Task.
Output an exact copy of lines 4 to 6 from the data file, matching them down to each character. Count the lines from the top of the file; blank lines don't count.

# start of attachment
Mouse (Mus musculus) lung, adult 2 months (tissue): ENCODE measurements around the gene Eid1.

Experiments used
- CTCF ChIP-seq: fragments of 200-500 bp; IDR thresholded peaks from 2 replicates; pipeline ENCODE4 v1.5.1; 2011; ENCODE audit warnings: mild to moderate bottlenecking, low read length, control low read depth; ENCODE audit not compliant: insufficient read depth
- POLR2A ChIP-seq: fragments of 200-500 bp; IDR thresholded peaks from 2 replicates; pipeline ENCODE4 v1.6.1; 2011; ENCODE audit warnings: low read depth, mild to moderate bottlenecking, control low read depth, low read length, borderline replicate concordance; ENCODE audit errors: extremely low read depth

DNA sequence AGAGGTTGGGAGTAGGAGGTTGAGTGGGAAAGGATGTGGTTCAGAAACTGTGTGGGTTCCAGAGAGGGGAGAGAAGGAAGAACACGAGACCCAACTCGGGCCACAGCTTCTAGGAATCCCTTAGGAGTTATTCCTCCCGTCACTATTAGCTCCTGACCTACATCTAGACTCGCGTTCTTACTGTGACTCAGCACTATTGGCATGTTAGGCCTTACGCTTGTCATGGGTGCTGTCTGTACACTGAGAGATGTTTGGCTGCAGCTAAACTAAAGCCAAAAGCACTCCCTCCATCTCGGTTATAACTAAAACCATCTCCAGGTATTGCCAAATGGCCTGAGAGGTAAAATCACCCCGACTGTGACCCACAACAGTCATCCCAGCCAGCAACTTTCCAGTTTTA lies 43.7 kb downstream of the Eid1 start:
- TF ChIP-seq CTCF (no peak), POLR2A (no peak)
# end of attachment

- POLR2A ChIP-seq: fragments of 200-500 bp; IDR thresholded peaks from 2 replicates; pipeline ENCODE4 v1.6.1; 2011; ENCODE audit warnings: low read depth, mild to moderate bottlenecking, control low read depth, low read length, borderline replicate concordance; ENCODE audit errors: extremely low read depth

DNA sequence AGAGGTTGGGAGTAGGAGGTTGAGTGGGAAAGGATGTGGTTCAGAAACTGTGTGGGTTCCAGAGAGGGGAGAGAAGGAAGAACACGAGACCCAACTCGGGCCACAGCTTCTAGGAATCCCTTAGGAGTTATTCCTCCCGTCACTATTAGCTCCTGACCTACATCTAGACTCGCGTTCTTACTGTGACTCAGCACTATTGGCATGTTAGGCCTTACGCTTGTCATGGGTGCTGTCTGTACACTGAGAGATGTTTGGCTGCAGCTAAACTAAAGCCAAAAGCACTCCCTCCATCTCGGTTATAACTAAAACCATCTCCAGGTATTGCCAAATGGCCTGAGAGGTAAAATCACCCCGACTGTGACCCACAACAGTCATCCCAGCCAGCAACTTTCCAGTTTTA lies 43.7 kb downstream of the Eid1 start:
- TF ChIP-seq CTCF (no peak), POLR2A (no peak)